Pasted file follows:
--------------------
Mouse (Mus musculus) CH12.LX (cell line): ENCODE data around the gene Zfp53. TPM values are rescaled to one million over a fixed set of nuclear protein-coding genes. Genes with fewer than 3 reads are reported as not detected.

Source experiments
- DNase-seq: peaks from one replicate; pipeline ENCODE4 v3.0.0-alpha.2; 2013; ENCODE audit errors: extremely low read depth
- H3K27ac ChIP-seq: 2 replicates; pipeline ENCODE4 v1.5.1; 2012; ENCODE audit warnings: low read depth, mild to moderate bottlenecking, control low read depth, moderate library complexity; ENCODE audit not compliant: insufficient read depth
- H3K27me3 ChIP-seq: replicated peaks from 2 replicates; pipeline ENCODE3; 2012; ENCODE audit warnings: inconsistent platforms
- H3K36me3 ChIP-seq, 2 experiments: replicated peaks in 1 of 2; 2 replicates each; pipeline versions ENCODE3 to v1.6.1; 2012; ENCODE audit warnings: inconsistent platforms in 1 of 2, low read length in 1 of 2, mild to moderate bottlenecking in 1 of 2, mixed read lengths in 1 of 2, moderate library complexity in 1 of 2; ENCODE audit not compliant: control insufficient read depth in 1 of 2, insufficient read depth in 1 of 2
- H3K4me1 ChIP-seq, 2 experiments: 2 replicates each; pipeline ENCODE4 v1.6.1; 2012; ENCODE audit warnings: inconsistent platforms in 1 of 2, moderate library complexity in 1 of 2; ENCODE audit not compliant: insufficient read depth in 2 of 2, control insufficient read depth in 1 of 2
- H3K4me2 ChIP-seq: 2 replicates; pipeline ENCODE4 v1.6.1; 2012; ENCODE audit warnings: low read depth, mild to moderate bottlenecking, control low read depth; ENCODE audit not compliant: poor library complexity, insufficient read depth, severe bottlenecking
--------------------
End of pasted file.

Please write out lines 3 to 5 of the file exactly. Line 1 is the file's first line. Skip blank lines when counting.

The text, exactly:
- DNase-seq: peaks from one replicate; pipeline ENCODE4 v3.0.0-alpha.2; 2013; ENCODE audit errors: extremely low read depth
- H3K27ac ChIP-seq: 2 replicates; pipeline ENCODE4 v1.5.1; 2012; ENCODE audit warnings: low read depth, mild to moderate bottlenecking, control low read depth, moderate library complexity; ENCODE audit not compliant: insufficient read depth
- H3K27me3 ChIP-seq: replicated peaks from 2 replicates; pipeline ENCODE3; 2012; ENCODE audit warnings: inconsistent platforms